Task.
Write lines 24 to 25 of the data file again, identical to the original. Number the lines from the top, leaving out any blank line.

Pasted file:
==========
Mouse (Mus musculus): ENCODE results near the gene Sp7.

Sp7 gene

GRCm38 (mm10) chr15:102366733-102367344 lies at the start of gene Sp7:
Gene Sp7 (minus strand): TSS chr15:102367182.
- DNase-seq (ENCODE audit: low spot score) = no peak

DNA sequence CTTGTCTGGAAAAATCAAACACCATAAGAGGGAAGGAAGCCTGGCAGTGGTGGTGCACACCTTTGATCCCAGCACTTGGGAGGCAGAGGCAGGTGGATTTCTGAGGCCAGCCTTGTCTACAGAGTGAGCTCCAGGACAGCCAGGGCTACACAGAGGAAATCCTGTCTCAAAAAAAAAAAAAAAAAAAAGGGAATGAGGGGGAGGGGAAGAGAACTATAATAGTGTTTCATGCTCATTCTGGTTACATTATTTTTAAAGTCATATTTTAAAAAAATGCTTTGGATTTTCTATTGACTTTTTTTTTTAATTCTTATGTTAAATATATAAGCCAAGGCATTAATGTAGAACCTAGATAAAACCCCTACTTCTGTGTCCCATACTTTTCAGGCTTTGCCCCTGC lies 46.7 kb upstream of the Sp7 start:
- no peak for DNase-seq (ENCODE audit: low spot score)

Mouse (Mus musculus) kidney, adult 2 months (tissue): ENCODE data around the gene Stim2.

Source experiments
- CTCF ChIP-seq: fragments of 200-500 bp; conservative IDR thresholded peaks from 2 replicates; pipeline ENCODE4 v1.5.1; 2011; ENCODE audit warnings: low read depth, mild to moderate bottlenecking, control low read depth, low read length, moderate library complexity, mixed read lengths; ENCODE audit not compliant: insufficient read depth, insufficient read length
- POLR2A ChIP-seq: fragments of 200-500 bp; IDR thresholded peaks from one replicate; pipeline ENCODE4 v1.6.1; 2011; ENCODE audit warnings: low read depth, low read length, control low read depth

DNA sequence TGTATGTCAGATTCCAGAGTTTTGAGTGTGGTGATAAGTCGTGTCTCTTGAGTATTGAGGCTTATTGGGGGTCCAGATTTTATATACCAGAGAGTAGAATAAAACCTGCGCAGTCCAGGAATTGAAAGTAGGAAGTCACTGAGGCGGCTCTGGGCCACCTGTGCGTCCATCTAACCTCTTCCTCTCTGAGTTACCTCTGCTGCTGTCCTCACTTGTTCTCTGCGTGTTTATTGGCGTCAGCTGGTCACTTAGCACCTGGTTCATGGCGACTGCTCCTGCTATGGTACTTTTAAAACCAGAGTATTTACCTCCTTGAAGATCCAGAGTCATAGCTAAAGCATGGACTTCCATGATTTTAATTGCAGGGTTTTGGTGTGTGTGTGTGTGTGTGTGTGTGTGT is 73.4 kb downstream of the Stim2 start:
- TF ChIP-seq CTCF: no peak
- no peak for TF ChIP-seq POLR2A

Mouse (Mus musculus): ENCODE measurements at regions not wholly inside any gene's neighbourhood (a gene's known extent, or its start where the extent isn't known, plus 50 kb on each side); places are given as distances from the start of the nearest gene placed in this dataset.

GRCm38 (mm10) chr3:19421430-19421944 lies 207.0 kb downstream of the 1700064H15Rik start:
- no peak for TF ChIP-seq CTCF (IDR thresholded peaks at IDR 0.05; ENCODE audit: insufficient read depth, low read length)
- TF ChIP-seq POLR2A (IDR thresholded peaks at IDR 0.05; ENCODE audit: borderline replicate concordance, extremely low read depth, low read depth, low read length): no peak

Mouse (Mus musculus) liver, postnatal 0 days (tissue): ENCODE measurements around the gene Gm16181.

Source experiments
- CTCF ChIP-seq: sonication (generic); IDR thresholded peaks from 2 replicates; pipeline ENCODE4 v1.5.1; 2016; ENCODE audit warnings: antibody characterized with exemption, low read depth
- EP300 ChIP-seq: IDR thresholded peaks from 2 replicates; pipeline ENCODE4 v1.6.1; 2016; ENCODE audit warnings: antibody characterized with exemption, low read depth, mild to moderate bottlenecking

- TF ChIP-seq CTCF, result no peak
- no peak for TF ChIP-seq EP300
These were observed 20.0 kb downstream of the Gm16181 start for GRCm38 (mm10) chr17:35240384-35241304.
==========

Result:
- no peak for TF ChIP-seq EP300
These were observed 20.0 kb downstream of the Gm16181 start for GRCm38 (mm10) chr17:35240384-35241304.